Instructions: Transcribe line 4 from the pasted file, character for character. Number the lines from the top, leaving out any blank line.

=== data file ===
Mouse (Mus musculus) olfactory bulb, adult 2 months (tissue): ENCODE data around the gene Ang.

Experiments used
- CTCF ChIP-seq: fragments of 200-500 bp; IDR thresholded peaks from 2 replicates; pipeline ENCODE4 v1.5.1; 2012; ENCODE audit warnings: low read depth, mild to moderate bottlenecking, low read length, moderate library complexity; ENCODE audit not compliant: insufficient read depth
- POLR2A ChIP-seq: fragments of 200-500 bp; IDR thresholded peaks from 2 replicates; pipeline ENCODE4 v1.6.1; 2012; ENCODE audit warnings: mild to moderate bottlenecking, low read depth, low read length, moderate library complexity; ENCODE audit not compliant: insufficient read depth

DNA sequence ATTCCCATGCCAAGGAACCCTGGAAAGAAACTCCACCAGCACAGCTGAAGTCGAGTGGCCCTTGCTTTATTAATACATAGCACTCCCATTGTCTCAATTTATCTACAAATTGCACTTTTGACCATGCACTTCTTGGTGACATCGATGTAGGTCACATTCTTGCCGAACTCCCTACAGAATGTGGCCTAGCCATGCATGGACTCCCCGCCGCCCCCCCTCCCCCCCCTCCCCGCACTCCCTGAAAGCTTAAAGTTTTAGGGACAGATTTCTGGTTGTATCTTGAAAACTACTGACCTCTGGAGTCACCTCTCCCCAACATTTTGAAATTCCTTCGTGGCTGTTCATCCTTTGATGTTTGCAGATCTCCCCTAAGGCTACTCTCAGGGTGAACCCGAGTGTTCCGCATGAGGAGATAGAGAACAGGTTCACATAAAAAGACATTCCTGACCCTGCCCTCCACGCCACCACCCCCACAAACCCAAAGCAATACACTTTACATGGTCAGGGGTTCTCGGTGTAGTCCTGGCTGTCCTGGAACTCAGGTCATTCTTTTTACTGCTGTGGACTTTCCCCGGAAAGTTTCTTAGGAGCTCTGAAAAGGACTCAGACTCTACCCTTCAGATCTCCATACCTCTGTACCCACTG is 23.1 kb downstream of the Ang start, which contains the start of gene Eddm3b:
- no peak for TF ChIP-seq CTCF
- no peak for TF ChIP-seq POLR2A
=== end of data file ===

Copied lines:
- POLR2A ChIP-seq: fragments of 200-500 bp; IDR thresholded peaks from 2 replicates; pipeline ENCODE4 v1.6.1; 2012; ENCODE audit warnings: mild to moderate bottlenecking, low read depth, low read length, moderate library complexity; ENCODE audit not compliant: insufficient read depth